Wednesday, December 4, 2013

Mobile Effectiveness

While focus shifts back and forth among the many problem areas of the reformy movement (I like Russ Walsh's name for the movement, and I'm going to start borrowing it), there are some issues that lurk in the background. They are the other shoes, waiting to drop. Some of them make me nervous, and while they may never amount to a real concern, I'm going to air my concerns. At the very least, if they actually materialize, I can say that I said so.

Back in 2012, the USDOE published "Providing Effective Teachers for All Students" The most obvious focus of the report is on methods of assessing teacher effectiveness, with all the usual suspects in play. But this case study of five districts also considers what to do with the ratings once they've been manufactured, I mean, tabulated with totally reliable data.

One of the uses for the data is already well known. One district considered using data as an excuse for "dismissal." Aren't words great? "Dismissal" sounds so much more pleasant than "firing" or "canning his ass." But in the report we also find this:  "In one case, Houston’s Effective Teacher Pipeline project, such incentives were paired with efforts to address working conditions in high-need schools by encouraging movement of many effective teachers to a small set of high-priority, high-need schools.

This is an idea that I have sensed sitting in the wings, waiting for its time on stage. More recently, Mathematica released a report studying the idea more directly:The Talent Transfer Initiative was a brain-child of the USDOE.

Could the right amount of money get a well-rated teacher to jump ship and go to a low-score school? And if we got them to move, would it help? And how much additional money would it take to get them to stay there?

The questions are not as complicated as they might have been; the study, in true DOE fashion, defined a high-performing teacher based strictly on VAM scores. So what the study really examined was, "Can a teacher who is good at test prep in this school be equally good at test prep in this crappy school over here?" The short answer was, "Yes, in elementary schools, and not so much in middle schools."

This all speaks to an oft-repeated concern, most commonly expressed as "How do we increase low-achieving students' access to highly effective teachers?"

Like everything reformy, there's a kernel of truth here. Wouldn't high needs students be better off if they had super-duper teachers? But wrapped around that kernel are some more troublesome assumptions.

First, our old favorite teacher-blaming assumption-- all those poor kids really need is a super-great teacher in front of them and they will do just great. With the right Mr. Chips, all their issues of poverty and difficult home lives will be erased! Huzzah!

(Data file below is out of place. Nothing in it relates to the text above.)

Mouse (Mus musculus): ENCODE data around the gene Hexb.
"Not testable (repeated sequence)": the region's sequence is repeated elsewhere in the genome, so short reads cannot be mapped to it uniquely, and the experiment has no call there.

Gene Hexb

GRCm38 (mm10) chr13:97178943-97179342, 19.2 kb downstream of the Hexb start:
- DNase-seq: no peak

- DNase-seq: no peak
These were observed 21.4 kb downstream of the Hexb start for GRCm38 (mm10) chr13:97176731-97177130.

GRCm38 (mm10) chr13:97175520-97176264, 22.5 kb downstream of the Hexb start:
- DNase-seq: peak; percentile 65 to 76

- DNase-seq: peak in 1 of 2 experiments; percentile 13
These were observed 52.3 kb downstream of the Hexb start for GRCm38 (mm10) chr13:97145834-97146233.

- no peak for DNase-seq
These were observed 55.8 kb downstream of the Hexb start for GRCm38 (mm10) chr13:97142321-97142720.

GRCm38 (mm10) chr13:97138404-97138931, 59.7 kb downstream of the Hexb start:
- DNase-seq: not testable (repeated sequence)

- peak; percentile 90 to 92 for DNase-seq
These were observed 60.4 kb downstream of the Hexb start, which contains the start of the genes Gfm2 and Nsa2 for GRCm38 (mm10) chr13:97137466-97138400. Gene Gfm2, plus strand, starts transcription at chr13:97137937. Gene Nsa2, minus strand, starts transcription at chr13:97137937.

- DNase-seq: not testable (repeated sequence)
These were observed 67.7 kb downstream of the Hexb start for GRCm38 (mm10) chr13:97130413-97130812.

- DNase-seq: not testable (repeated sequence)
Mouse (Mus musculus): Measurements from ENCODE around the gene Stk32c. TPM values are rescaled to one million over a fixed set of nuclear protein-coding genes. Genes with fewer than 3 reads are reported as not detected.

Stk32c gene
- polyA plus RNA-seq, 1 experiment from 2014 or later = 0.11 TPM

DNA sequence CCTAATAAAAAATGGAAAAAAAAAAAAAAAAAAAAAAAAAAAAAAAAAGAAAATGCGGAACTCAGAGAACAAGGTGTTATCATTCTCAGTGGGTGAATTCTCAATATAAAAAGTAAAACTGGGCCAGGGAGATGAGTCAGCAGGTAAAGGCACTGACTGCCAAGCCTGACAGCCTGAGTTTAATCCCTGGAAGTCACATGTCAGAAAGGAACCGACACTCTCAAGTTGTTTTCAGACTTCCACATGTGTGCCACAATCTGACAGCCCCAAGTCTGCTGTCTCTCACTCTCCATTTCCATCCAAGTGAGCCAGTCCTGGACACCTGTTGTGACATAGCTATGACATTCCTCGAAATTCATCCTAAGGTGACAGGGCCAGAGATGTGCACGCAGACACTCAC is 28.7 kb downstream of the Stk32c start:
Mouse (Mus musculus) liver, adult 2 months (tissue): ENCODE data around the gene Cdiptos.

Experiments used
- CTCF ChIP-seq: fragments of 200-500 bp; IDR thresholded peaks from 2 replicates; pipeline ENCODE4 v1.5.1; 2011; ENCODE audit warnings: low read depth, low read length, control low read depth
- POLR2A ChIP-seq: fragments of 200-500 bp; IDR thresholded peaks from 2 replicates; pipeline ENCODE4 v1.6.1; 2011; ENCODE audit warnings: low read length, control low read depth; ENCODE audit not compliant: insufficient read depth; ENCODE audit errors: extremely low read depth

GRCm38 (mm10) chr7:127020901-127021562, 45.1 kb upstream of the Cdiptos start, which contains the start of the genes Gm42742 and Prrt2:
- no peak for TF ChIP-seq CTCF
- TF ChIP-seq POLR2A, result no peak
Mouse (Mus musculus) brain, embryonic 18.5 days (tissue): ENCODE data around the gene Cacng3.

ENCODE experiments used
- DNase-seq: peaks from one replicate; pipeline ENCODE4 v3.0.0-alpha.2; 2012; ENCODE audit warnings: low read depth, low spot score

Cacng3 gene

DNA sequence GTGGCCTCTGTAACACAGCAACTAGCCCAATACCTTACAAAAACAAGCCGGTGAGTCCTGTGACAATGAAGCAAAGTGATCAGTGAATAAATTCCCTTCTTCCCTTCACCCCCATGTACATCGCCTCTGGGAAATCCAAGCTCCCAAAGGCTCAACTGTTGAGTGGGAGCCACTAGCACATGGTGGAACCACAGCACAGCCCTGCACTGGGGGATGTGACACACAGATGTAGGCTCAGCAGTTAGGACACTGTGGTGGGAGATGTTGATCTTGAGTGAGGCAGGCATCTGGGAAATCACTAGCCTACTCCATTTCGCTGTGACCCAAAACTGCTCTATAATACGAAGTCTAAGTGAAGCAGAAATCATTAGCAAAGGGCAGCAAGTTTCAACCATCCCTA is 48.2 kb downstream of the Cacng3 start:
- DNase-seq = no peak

Second, the notion that teachers and students are basically interchangeable cogs in a large, uniform machine. A teacher from a rural Iowa school will be just as good if we put him in a Philadelphia classroom. After all, a student is a student is a student, and there's no need to know or plug into the local culture and community. Talking to parental units is exactly the same from Hawaii to New Orleans. One size does fit all.

Third-- well, this whole proposition rests on the notion that we can definitely identify the superlative teachers. Now, I'm not a Flat Earth Society guy. I know that some teachers are great, and some teachers kind of suck. What I don't know is that the USDOE, or any of the state DOEs, has the slightest idea how to clearly identify who is Mr. Holland and who is Mr. Vader. Using VAM? Let's be clear-- anyone who thinks that VAM tells us anything useful is a dope.

In short, this program depends on the same assumptions that lead the administration to think that the TFA is a solution to anything at all.

But it keeps coming back, this notion that getting teachers to migrate will make things better. I see it hinted at in dozens of PISA interpretations. Every time a writer suggests that we need to get the best teachers in front of the weakest classrooms, I see it suggested again.

Would it be a bad thing? I guess that depends. If we stick with the idea that bribery is the best motivator, I suppose some teachers can make some serious money being  test-prep Ronins. But I imagine that some teachers who have slogged away for the usual pay for years might resent the New Kid who just got a 20K bonus for doing what the regular teacher has been doing for her whole career.

And if there's no bribery? If states decide (or are strongly prompted to decide by the same feds who volunteered us all for CCSS) to be a bit more directly suggestive about teachers changing jobs, schools, even districts? I realize that may seem like a little Orwellian and paranoid, but these are educationally paranoid times. I considered it unthinkable that a state would just steal a pension fund or wipe our union bargaining power or sell their state department autonomy to the federal government. Telling teachers, "If you want to keep your job, you're going to have to follow it where we send you," just doesn't seem that far-fetched these days.

I graduated from high school in 1975. I remember when the US observed that the support for the Viet Cong was coming from the villages, and so hit on the brilliant solution tat we would make everybody leave their villages and go live in their city. We even burned their villages down so they wouldn't go back. And all that actually made them oppose us more-- quel surprize!

This gives me flashbacks. I hope I turn out to be totally wrong, that the Teacher Relocation Program never happens. But every time I see rhetoric about how we need to put our most successful teachers in front of our least successful students, I flinch a little bit. Here's hoping I never get to say, "I told you so."

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